“I really love Sondheim. His work has always been fascinating to me and is extremely challenge for our students, because his vocal parts can be excruciating at times,” Berchild said. “My partner-in-crime, Mark Carlisle, really gets them into the music and hammers on it. They really are confident in what they do because of him.
“They all bring such a great variety of skill sets and ideas to the table that every rehearsal is a blast,” he added. “Finding out where people need to build their skills and what their current skill set allows them to do that is unique and fun has been great — especially anticipating a two-week tour to Asia with them.”
The script by George Furth was supposedly written from the playwright’s experience in marriage counseling.
“It’s a very good play. It has a lot of powerhouse numbers in it,” Underwood said. “I’m a big fan of Sondheim, and he is surrounded by a very good script here. It’s funny, it’s good and it’s touching.”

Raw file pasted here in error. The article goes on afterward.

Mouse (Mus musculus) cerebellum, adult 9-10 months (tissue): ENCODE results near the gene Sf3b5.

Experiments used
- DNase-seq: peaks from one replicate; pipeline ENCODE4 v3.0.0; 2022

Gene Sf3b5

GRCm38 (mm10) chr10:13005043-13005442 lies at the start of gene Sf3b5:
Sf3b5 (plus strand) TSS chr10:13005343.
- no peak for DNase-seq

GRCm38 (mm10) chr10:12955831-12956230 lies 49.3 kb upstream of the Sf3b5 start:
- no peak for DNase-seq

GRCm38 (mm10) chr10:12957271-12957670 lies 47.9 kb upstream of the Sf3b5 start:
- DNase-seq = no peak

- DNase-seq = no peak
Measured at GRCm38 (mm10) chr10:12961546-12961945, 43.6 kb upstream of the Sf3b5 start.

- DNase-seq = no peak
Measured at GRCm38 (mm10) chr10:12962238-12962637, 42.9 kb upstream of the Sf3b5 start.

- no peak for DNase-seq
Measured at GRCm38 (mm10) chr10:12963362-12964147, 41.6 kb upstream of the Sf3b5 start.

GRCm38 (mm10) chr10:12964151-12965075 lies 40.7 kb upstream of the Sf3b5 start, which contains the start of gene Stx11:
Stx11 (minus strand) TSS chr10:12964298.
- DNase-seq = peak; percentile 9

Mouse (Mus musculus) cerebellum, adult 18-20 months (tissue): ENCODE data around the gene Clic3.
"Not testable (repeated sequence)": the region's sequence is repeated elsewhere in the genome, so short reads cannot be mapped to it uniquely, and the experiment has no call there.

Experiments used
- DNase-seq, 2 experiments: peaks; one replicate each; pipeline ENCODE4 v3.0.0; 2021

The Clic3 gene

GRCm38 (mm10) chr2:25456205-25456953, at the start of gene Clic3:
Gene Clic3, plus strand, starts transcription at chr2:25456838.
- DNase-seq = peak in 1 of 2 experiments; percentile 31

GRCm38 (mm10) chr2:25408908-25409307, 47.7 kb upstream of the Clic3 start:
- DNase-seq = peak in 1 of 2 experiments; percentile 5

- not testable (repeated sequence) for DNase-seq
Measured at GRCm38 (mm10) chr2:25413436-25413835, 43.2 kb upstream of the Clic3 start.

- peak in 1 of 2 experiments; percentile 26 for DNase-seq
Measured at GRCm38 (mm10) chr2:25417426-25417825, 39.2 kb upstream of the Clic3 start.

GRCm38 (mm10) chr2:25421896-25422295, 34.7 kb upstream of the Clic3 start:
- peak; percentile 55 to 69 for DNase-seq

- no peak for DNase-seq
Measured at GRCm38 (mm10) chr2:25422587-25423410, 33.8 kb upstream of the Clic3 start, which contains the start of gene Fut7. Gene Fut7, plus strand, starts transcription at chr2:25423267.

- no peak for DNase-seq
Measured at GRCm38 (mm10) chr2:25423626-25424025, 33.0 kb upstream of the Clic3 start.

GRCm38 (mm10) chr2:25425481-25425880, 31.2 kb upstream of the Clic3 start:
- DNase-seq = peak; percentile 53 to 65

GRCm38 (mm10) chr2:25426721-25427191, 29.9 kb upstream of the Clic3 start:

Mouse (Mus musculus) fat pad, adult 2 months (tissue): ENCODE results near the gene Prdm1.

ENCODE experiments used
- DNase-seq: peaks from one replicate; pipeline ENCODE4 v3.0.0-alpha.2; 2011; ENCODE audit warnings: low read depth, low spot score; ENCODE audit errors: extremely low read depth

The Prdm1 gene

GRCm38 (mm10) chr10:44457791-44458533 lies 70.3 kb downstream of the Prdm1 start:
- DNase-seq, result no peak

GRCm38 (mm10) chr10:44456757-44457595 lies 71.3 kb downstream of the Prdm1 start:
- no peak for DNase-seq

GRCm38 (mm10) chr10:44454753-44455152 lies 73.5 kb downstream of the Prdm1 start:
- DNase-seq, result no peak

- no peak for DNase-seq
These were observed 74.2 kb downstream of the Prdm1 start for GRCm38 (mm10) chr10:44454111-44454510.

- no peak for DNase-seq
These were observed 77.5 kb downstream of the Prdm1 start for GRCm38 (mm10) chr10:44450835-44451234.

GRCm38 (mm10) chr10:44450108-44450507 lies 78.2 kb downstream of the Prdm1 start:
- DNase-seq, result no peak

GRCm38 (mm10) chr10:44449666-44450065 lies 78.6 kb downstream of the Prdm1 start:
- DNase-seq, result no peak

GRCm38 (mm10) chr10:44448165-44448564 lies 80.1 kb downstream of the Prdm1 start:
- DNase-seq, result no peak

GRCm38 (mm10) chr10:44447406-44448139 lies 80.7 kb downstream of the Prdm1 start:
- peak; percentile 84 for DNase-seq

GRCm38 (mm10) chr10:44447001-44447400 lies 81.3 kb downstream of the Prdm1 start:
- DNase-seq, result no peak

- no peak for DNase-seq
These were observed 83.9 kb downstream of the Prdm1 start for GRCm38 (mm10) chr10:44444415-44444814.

The audience can also expect subtle use of projection and other technology to tell the story.
“All of it is there to create a world that helps tell the story. In a piece that’s set in the ’70s, you don’t want 21st century technology suddenly screaming its way at the audience, but if we can do it deftly, we can use that technology in ways that people don’t realize it’s 21st century technology.”
Tickets are $20 each, with up to 50 seats available for presale, noon-4:30 p.m. April 4-8 in the New Theater lobby, 536 N. 7th St. All other tickets will be available for purchase beginning 90 minutes before each performance. Indiana State students’ admission is free with a valid student ID.
For more information, call the ticket office at 812-237-3333.